DIY Firewood Cutting Jig

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Cut logs that are just the right size for firewood.

Most often when firewood is cut in the mountains, it's loaded onto trucks or trailers in 8-foot lengths. It's less expensive to buy that way, but harder to transport and use for common purposes such as firewood. For this reason, you may opt to cut up your own firewood at home and save money. By using a handy A-frame, firewood-cutting jig that you can build from 2-by-4s, you can easily cut up a chord of wood by yourself.


Stacking logs off the ground

Cutting logs on the ground is dangerous and can ruin your chainsaw blade, so it's necessary to get them off the ground before constructing your cutting jig. Start by cutting four 2-by-4s in half. Lay two of them down on the ground in an "X" pattern, or at 90-degree angles. Screw them together using at least four screws in each pattern.


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Building the frame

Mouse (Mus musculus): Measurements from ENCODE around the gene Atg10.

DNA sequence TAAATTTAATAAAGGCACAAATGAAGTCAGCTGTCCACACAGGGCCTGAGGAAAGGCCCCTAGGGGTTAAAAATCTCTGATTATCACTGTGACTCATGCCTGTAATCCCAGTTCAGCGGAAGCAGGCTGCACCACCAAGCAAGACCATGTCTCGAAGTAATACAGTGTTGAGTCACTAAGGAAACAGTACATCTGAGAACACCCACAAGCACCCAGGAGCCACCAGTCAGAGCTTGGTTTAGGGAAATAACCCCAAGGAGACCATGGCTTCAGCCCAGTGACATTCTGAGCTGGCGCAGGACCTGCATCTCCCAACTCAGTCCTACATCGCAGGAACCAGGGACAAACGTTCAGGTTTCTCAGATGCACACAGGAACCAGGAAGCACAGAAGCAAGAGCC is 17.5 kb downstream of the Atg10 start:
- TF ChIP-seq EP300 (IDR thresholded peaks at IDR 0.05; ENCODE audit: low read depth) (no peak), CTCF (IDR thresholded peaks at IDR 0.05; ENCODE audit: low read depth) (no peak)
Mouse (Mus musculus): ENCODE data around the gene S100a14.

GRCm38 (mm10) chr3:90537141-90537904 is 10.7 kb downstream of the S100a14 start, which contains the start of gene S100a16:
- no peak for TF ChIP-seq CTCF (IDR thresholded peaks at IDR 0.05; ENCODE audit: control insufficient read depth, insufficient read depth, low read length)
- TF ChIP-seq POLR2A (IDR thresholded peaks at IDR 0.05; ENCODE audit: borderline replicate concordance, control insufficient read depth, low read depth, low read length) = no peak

You should wind up with four "X" patterns equal in size. Lean one of the Xs upright against a chair to get it perfectly square to the ground. Now measure out 24 inches, and place another X standing up in line with the first one. Lay one of the 96-inch stretchers flat along the top leg of both Xs just under the cross piece, 3 inches from the outside of the first X. Screw the stretcher on to the legs of both cross pieces.


Stand up another set of legs at 24 inches, screw them on, and finish with the last X on the other end of the jig, 3 inches in from the end of the stretcher. Now lay the other stretcher on the opposite side of the jig and screw it to the frame, matching the other side.

Using the jig safely

Lay the logs two or three at a time inside the frame, letting the ends hang over on either end, both ends, or in between. By moving the log side to side over the frame as you cut, you can avoid pinching the blade, as the fall-off pieces will drop the round away from the blade. Cut through as many logs as your saw will allow.


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